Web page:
Analytical ToolmakerS for Human Health


The Fu lab overlaps three disciplines: electrochemistry, nanoscience, and synthetic biology. Several emerging and exciting topics derived from these fields surge upon instrumentation advancement, cutting-edge nanotechnology, and commercial biomedical devices over the past decade. Recently, our research particularly interested in 1) nanoscale electrochemistry, which paves the way to the development of ultrasensitive analytical platforms reaching a single-entity detection level; 2) electrochemical biosensors for point-of-care diagnostics and chronic disease management; and 3) nanobiotechnology, e.g., DNA nanotechnology and direction evolution of nucleic acids, aiming to manipulate the molecular recognition with unprecedented precision and efficiency.

Recent Publication Highlights

In situ drug detection inside tumor

The efficacy and safety of a chemotherapy regimen fundamentally depend on its pharmacokinetics. This is currently measured based on blood samples, but the abnormal vasculature and physiological heterogeneity of the tumor microenvironment can produce radically different drug pharmacokinetics relative to the systemic circulation. We have developed an implantable microelectrode array sensor that can collect such tissue-based pharmacokinetic data by simultaneously measuring intratumoral pharmacokinetics from multiple sites. We demonstrate continuous in vivo monitoring of concentrations of the chemotherapy drug doxorubicin at multiple tumor sites in a rodent model. This platform could prove valuable for preclinical in vivo characterization of cancer therapeutics and may offer a foundation for future clinical applications.

Science Advances (2022)

Nanoelectrode-enhanced biosensor

Electrochemical biosensors hold the exciting potential to integrate molecular detection with signal processing and wireless communication in a miniaturized, low-cost system. Studies have reported that nanostructured electrodes can greatly improve electrochemical biosensor sensitivity, but the underlying mechanism remains poorly understood. In this work, we propose and experimentally validate a novel mechanism in which electron transfer is physically accelerated within nanostructured electrodes due to reduced charge screening, resulting in enhanced sensitivity. This accelerated electron transfer mechanism should prove broadly applicable for improving the performance of electrochemical biosensors.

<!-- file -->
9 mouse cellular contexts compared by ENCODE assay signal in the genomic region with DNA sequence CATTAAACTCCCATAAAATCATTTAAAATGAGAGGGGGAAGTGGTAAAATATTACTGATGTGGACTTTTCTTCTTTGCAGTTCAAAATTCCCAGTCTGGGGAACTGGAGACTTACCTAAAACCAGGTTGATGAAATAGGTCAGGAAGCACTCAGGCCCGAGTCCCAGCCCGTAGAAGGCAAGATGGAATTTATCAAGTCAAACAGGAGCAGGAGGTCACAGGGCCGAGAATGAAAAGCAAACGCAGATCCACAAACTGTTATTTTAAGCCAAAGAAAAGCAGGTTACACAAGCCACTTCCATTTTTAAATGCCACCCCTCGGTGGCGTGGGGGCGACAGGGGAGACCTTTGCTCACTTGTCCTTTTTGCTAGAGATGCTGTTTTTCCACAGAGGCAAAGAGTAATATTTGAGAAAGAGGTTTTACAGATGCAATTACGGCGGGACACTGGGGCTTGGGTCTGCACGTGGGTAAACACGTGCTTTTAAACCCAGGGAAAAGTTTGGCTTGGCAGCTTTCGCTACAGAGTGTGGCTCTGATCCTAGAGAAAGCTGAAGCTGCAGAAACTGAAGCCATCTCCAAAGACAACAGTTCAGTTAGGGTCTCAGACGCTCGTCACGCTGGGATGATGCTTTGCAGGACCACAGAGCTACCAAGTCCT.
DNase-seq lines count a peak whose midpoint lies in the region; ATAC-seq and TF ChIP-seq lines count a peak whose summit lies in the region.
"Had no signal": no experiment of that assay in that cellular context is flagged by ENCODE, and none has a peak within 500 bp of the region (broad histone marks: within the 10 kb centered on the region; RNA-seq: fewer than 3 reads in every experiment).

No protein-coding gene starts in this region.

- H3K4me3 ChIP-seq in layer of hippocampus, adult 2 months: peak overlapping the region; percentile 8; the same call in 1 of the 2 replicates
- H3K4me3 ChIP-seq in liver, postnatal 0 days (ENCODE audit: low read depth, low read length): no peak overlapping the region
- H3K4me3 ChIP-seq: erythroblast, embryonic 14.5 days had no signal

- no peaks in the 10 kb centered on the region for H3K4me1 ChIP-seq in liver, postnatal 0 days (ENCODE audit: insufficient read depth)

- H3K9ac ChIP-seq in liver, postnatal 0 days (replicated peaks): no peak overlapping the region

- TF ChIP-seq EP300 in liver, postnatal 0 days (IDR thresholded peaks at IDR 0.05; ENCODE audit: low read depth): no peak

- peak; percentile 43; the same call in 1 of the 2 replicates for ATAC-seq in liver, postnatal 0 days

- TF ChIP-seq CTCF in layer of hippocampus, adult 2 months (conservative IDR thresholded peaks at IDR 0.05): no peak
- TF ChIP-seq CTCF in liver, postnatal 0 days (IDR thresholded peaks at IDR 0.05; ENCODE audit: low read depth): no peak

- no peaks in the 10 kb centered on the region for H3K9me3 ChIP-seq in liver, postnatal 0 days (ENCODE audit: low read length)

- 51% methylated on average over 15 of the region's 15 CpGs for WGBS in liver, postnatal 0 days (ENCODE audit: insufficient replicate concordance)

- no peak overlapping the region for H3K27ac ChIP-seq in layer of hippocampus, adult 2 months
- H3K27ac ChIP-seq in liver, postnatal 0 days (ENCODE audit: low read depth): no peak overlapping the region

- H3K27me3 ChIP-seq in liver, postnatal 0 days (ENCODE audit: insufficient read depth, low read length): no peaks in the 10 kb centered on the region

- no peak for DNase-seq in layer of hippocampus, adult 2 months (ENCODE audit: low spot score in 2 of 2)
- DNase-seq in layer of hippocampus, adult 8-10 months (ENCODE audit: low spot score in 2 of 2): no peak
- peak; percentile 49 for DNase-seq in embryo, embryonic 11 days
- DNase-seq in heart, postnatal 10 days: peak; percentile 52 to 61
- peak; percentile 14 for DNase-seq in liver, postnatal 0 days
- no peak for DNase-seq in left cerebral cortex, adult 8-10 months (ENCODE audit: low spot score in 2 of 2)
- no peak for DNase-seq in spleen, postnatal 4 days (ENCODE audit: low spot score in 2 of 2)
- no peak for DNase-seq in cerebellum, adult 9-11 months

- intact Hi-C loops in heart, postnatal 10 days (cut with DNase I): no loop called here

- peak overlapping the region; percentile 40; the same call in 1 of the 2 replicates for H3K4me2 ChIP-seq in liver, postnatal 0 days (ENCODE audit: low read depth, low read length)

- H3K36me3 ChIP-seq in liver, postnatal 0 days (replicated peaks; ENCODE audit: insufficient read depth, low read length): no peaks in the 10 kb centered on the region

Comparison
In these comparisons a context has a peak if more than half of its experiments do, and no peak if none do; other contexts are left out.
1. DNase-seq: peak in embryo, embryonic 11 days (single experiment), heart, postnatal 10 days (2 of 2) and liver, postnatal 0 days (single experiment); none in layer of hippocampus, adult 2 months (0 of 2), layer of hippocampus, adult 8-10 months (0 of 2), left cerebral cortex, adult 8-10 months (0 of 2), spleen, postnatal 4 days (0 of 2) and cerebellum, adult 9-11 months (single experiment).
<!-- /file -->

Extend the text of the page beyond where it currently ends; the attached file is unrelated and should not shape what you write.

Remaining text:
Advanced Science (2021)

Single entity nanoelectrochemistry

Electrochemical measurements conducted in confined volumes provide a powerful and direct means to address scientific questions at the nexus of nanoscience, biotechnology, and chemical analysis. We address these questions by studying a special type of confined-volume architecture, the nanopore electrode array (NEA), which offers performance characteristics not available in larger-scale structures. More details can be found in the Account.

Accounts of Chemical Research (2020)

Electrophotonic diagnostic device

Detecting and identifying infectious agents and potential pathogens in complex environments and characterizing their mode of action is a critical need. Traditional diagnostics have targeted a single characteristic (e.g., spectral response, surface receptor, mass, intrinsic conductivity, etc.). However, advances in detection technologies have identified emerging approaches in which multiple modes of action are combined to obtain enhanced performance characteristics. Particularly appealing in this regard, electrophotonic devices capable of coupling light to electron translocation have experienced rapid recent growth and offer significant advantages for diagnostics. Take a look at our recent book chapter for more details.

Cold Spring Harbor Perspectives in Medicine (2019)

Mailing Address

Department of Chemistry and Biochemistry

Room122, McCourtney Hall, 54417 Leahy Dr.

Notre Dame, IN, 46556


The Fu lab is actively seeking creative, dedicated, and enthusiastic postdocs, graduates and undergraduates!

Prospective researchers should have a strong interest in electrochemistry, nanotechnology, biosensor, polymer science and instrumentation. Feel free to reach Kaiyu by kfu {at} nd {dot} edu.